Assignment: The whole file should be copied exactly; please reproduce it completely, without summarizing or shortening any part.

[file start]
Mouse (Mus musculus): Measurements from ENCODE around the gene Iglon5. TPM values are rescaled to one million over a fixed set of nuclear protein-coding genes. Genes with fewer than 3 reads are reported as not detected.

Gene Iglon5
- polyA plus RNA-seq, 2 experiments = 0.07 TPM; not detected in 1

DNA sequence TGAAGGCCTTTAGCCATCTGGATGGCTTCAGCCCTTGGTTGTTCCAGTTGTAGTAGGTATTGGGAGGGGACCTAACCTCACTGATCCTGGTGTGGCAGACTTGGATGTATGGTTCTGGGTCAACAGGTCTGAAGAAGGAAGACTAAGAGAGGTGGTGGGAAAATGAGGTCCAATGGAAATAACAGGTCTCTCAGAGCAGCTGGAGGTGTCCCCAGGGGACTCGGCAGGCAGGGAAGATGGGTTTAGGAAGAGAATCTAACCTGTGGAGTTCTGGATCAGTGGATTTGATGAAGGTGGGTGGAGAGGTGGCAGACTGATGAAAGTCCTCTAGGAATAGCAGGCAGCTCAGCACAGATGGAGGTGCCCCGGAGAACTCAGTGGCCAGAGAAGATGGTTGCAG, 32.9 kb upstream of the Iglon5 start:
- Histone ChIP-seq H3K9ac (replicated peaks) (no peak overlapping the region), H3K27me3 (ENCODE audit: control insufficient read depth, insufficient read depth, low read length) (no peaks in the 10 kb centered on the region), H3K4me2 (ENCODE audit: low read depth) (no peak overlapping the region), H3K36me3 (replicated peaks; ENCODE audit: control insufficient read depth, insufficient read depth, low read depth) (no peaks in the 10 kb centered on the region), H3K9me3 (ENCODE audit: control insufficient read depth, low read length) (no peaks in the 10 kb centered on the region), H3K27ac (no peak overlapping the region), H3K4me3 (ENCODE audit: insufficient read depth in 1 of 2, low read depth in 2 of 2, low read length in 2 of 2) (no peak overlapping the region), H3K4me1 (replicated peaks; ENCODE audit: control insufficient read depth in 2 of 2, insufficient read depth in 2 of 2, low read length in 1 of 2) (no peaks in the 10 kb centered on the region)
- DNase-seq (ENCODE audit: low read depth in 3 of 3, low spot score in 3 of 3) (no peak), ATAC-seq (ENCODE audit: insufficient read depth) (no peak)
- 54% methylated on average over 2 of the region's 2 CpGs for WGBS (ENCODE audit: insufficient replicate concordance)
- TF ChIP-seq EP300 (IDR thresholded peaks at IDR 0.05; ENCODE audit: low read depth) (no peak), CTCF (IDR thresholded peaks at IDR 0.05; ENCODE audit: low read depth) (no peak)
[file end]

Mouse (Mus musculus): Measurements from ENCODE around the gene Iglon5. TPM values are rescaled to one million over a fixed set of nuclear protein-coding genes. Genes with fewer than 3 reads are reported as not detected.

Gene Iglon5
- polyA plus RNA-seq, 2 experiments = 0.07 TPM; not detected in 1

DNA sequence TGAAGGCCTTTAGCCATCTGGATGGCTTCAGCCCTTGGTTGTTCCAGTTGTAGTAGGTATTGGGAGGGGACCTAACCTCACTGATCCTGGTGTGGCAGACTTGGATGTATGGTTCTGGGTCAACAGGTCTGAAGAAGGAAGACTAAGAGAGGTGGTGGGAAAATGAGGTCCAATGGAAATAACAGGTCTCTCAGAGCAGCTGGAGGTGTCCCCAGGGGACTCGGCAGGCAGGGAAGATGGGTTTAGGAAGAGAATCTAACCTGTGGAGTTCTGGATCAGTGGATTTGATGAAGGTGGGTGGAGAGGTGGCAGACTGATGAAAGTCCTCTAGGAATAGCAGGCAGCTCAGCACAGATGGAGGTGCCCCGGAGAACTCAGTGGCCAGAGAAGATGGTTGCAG, 32.9 kb upstream of the Iglon5 start:
- Histone ChIP-seq H3K9ac (replicated peaks) (no peak overlapping the region), H3K27me3 (ENCODE audit: control insufficient read depth, insufficient read depth, low read length) (no peaks in the 10 kb centered on the region), H3K4me2 (ENCODE audit: low read depth) (no peak overlapping the region), H3K36me3 (replicated peaks; ENCODE audit: control insufficient read depth, insufficient read depth, low read depth) (no peaks in the 10 kb centered on the region), H3K9me3 (ENCODE audit: control insufficient read depth, low read length) (no peaks in the 10 kb centered on the region), H3K27ac (no peak overlapping the region), H3K4me3 (ENCODE audit: insufficient read depth in 1 of 2, low read depth in 2 of 2, low read length in 2 of 2) (no peak overlapping the region), H3K4me1 (replicated peaks; ENCODE audit: control insufficient read depth in 2 of 2, insufficient read depth in 2 of 2, low read length in 1 of 2) (no peaks in the 10 kb centered on the region)
- DNase-seq (ENCODE audit: low read depth in 3 of 3, low spot score in 3 of 3) (no peak), ATAC-seq (ENCODE audit: insufficient read depth) (no peak)
- 54% methylated on average over 2 of the region's 2 CpGs for WGBS (ENCODE audit: insufficient replicate concordance)
- TF ChIP-seq EP300 (IDR thresholded peaks at IDR 0.05; ENCODE audit: low read depth) (no peak), CTCF (IDR thresholded peaks at IDR 0.05; ENCODE audit: low read depth) (no peak)